Friday, August 12, 2011

Does the S&P Downgrade Affect Mortgage Rates?

Everyone is talking about the S&P credit downgrade, and today's winning question by Lise LeBlanc of Keller Williams Executives Realty deals with that subject. Lise receives a $25 Starbucks card and gets her contact information sent to the 6,600 people on our contact list. We also list her contact info on our blog (10,199 visits for the first 6 months of 2011) and on our blog at Active Rain, a real estate blog with more than 210,000 members.

Lise's contact info follows:
Lise LeBlanc, GRI
Keller Williams Executives Realty, LLC

Lise's question is: "How would you explain in simple terms to a first time home buyer the effects the downgrading of the AAA debt rating will have on their new mortgage apart from rates possibly increasing? How much time will they have before rates start going up? What can they do now?"

Here's the answer: Mortgage rates depend on how the mortgage backed securities bond market is trading. If there is a big demand for mortgage bonds, then the rates go down. If there is not a big demand for mortgage bonds, then rates go up.

The biggest purchasers of US mortgage bonds are foreign governments: China, Japan, etc. These foreign governments have lots of cash they must invest in something because they want to earn a return on their money. Mortgage bonds, because they are backed by the US government, are considered to be very safe investments. If the foreign governments did not invest in mortgage bonds, they would have to invest in something else. The alternatives at the moment are not very good, so the demand for mortgage bonds is very strong, which keeps rates low.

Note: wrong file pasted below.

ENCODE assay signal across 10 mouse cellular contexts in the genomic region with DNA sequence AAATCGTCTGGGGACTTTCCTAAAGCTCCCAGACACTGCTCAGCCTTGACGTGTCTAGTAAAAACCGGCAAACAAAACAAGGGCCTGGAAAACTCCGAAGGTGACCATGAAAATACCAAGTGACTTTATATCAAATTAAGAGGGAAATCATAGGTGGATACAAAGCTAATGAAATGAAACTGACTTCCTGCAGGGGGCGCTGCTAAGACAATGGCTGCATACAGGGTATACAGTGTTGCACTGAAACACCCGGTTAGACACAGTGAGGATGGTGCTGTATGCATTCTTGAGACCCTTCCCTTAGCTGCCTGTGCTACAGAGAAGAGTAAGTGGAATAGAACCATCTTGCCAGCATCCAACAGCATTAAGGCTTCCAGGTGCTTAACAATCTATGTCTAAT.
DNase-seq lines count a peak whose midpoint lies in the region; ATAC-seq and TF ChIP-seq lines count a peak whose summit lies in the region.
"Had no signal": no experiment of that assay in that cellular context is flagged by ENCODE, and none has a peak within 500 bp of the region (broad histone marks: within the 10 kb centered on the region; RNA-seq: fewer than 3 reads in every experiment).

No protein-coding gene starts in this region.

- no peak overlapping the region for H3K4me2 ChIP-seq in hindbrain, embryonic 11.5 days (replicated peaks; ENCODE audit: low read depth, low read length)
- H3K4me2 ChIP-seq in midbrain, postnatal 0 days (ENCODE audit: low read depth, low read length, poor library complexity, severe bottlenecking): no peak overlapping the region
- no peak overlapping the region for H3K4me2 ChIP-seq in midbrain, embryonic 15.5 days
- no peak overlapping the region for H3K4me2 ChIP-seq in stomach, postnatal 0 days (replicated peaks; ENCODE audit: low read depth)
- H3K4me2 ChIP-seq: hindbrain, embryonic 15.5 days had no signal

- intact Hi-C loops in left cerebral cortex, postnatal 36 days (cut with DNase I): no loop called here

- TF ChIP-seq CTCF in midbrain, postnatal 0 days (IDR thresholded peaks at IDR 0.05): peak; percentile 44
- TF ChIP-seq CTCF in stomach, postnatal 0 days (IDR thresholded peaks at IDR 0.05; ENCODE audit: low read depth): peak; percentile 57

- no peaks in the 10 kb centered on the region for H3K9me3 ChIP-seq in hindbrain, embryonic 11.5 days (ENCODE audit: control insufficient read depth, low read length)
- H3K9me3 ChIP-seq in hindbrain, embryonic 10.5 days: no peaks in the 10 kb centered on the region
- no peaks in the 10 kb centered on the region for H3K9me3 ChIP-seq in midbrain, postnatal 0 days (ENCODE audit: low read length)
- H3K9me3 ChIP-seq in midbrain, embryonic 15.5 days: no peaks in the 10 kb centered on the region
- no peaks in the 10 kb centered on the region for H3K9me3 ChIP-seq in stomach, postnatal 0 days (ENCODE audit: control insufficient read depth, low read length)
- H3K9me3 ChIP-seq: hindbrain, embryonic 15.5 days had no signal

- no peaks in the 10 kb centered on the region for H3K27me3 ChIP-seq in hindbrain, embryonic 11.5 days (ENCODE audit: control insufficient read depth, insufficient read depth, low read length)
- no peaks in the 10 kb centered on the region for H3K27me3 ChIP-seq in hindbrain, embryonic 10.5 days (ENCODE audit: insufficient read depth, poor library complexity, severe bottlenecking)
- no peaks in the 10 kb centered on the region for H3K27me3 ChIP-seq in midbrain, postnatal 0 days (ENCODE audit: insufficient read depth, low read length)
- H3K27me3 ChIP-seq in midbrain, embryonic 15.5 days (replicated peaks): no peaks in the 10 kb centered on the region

The economic situation in Europe is horrible right now, so no one wants to buy Euro bonds. The situation in the rest of the world is not very good, either. So despite the S&P downgrade, US Treasury bonds and US mortgage bonds are still just about the safest investment anyone can make.

It is impossible to say how long rates will stay low. Anyone who tells you that they know where rates are going is just making it up. If they really knew where rates were going, they would not be dispensing mortgage advice. Instead, they would be billionaire bond traders living the high life on Wall Street.
The important thing to keep in mind when talking about interest rates is that macro-economics (the world economy) determines where rates are going. As long as the rest of the world is worse off than the US, rates will stay low. At the moment, the US economy is as good as it gets.

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